This book is ok, not exceptional, but ok. The setting in Israel and the look at the conflict adds interest. JDW 5/10/07

Wednesday, May 09, 2007

Traitor By: Gudrun Pausewang

This is a very exciting novel that could very likely happen. This is a story that could of taken during the Russian invasion in Germany. There were many underlying events happening in the small town of Stiemitz, Germany. This story evolves around a family who is well connected. The Mother's brother Uncle Franz was the mayor of Stiemitz.

Anna is the daughter, and main character of this story. Anna loved to write poetry whenever she could. Anna had a brother Seff, who was a soldier in the German military. Anna was the person who found the Russian soldier hiding in the barn next to their home.

Anna had another brother who lived at home, but worked. The brother's name was Felix. Anna's Mother owned an Inn in the town of Stiegnitz, Germany. Anna all night thought of the Russian soldier, and where he would hide. Anna thought of the bunker, where no one ever visited. She had to think of all what this emplied with harboring a Russian soldier. Anna suppliedthe soldier with clothes, and food.

In the end, the War was over, and the Russian soldier survived the cold, damp bunker, and no one knew about the Russian soldier secluded in the bunker. Anna's worries were over.

I definitely reccomend this book with all the adventures Anna went through.

LRD 5/9/07

London Calling - Edward Bloor

Have you ever thought you could travel back in time through a radio? Well Martin Conway doesn't think so until he actually does. A few days after school ends his Nana passes away and her will stated that he get her Philco 20 Delux radio that she's had since 1940. After he brings it home he plugs it in and falls asleep. He is the transported back to 1940 where he meets an 8 year old kid named Jimmy. Jimmy takes him to the American Embassy where Martin sees General Hank "Holleren" Lowery in the flesh. After Martin wakes up he writes down names and places he sees, so he can check to make sure they are real. Shortly before the school year starts up again there is a disiplinary hearing at All Souls Prep for the altercation between Martin, Pinak, Manetti and Hennry Lowry, great grandson of General Lowry, that damaged a statue base on the last day of school in May. As a result of this hearing Manetti is expelled, Pinak can stay at All Souls Prep, and Martin decides to do independent study so he doesn't have to go back. He continues to time travel to 1940 and one night he's in the middle of the London Blitz on December 29, 1940. Jimmy ends up dying and that leads Martin on a fact finding mission about everything he's seen, and the truth about General Lowry. It helps that his sister works for an encyclopedia company so he can verify names, places, and dates easily. Shortly after New Years he calls his dad and asks him to come to London with him so he can check out the places he's seen. Martin also has another misson, find Jimmy's father and tell his father that Jimmy should have listened to him and not gone out the night of the Blitz, as a promise he made to Jimmy before he passed away in the London Blitz.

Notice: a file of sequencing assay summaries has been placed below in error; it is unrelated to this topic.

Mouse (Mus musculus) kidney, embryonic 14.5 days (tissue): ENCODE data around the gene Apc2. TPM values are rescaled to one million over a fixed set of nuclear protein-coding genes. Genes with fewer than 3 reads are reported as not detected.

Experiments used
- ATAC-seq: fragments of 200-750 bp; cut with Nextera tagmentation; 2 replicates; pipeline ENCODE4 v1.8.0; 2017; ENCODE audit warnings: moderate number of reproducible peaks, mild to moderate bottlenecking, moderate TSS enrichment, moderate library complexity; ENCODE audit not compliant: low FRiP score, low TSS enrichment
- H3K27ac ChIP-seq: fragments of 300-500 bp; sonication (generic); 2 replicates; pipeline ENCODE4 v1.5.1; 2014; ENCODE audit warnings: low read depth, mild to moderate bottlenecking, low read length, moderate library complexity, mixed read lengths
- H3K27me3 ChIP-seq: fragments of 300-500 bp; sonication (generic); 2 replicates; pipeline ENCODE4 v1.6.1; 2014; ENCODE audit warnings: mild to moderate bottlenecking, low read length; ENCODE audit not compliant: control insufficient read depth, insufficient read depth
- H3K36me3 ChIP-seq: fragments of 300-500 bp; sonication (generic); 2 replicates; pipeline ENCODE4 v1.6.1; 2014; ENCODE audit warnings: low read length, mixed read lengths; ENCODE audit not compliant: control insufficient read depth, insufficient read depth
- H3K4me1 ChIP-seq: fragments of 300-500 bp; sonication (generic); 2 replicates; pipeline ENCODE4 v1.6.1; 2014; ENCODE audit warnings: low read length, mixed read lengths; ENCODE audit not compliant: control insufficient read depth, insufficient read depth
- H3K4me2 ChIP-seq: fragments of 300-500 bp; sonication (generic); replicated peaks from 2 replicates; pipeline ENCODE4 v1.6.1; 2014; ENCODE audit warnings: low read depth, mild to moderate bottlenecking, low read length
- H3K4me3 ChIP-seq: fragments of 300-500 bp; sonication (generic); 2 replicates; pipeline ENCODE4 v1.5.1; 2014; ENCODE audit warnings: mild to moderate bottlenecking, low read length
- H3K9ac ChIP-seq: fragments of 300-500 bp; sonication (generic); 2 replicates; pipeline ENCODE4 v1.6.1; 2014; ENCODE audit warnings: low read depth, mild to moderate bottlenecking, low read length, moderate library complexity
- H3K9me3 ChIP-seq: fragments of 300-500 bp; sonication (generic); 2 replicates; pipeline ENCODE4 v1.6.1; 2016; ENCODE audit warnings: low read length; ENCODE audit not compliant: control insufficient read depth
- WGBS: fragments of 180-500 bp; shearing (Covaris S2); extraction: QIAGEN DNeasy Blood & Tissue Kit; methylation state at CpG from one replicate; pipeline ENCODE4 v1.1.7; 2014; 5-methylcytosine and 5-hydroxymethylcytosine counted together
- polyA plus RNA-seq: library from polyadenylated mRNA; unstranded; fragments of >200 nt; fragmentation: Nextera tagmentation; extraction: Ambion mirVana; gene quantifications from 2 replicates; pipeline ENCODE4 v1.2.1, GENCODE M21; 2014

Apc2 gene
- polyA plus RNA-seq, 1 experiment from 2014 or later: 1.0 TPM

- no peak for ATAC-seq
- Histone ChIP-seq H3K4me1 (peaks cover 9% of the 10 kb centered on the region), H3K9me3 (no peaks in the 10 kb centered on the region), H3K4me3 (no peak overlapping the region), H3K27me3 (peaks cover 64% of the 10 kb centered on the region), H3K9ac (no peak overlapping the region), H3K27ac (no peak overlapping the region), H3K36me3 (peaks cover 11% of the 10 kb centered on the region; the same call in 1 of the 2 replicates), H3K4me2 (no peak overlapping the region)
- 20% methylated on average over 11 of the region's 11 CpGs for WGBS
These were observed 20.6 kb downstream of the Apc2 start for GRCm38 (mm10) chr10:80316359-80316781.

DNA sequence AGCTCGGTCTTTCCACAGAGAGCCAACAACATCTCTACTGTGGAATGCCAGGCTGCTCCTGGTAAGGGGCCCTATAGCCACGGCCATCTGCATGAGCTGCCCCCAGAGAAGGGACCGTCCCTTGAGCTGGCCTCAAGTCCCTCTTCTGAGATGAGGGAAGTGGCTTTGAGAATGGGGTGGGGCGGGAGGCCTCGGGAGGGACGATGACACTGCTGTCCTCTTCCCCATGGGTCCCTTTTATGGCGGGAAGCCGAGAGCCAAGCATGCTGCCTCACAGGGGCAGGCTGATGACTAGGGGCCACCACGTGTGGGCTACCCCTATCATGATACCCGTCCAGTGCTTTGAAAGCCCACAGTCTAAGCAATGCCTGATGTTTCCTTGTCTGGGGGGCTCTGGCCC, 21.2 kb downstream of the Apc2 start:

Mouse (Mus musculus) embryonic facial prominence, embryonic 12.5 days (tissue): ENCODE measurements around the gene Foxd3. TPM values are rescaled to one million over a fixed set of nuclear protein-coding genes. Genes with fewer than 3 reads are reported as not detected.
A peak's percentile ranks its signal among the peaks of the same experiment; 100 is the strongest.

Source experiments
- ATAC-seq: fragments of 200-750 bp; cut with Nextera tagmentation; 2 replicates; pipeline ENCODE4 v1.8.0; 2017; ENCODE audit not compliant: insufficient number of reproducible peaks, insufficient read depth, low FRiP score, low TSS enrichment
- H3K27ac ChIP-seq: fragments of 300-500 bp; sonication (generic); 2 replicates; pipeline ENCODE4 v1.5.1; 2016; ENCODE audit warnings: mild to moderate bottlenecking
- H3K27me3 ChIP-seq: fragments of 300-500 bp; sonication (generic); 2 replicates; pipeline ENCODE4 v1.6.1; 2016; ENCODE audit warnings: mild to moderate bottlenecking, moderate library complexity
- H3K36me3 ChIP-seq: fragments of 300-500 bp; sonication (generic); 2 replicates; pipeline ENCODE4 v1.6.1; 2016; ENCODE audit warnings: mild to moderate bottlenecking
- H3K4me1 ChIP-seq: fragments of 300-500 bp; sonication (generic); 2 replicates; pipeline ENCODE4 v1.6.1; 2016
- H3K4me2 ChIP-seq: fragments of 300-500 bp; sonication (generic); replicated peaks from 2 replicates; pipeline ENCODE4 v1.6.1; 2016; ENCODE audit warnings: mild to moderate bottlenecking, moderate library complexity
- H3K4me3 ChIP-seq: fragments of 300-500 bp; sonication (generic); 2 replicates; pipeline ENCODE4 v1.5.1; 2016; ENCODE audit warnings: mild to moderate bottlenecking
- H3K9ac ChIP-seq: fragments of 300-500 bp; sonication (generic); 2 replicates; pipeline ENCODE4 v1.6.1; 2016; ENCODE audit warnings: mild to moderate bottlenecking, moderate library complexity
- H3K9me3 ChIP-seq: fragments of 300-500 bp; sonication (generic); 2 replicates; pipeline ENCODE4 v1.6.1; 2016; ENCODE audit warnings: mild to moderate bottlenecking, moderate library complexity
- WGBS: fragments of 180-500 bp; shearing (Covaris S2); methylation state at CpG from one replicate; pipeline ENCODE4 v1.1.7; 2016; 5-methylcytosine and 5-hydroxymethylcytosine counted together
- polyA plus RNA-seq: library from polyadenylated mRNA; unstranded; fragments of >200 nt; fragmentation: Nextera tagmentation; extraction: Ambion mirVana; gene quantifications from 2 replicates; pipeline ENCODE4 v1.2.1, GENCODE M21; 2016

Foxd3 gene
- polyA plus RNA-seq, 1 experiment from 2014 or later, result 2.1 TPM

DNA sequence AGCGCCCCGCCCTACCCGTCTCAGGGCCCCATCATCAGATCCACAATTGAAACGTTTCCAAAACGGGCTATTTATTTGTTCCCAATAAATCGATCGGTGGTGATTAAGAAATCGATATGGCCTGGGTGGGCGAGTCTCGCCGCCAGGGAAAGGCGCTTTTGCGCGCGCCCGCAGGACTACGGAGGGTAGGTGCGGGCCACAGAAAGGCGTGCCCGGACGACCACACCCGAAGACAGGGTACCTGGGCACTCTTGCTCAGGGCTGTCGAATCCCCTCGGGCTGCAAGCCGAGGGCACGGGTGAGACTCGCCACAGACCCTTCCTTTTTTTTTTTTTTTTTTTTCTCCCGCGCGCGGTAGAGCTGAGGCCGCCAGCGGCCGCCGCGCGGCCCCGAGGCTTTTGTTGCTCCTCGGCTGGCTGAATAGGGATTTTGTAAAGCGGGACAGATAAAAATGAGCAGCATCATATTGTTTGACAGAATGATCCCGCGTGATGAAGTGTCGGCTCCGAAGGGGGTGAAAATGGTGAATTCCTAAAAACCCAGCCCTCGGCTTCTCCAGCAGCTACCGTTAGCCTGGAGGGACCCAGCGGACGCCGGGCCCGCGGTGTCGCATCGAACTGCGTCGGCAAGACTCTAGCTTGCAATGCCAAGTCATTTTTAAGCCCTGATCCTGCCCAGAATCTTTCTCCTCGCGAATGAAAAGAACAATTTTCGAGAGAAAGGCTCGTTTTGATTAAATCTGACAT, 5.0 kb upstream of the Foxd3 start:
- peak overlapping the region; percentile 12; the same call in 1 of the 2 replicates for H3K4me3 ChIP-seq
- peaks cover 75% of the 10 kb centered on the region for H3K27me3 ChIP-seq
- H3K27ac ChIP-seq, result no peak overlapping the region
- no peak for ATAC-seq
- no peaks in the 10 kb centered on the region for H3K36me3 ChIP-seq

I really enjoyed this book. I haven't read much historical fiction, but for some reason this one grabbed my attention and it held on till the end.
T.B. 5/9/07

Tuesday, May 08, 2007

Can't Stop The Shine By: Joyce E. Davis

This is an Urban Literature book that I find a worthwhile read. This is a story of two sisters who are close to each other, even in competition. One sister is called Kalia, and the other sister is Mariama. Throughout the book we see fights between them, and how they cope with different situations they encounter. As you read along, one thinks it is the end of the world.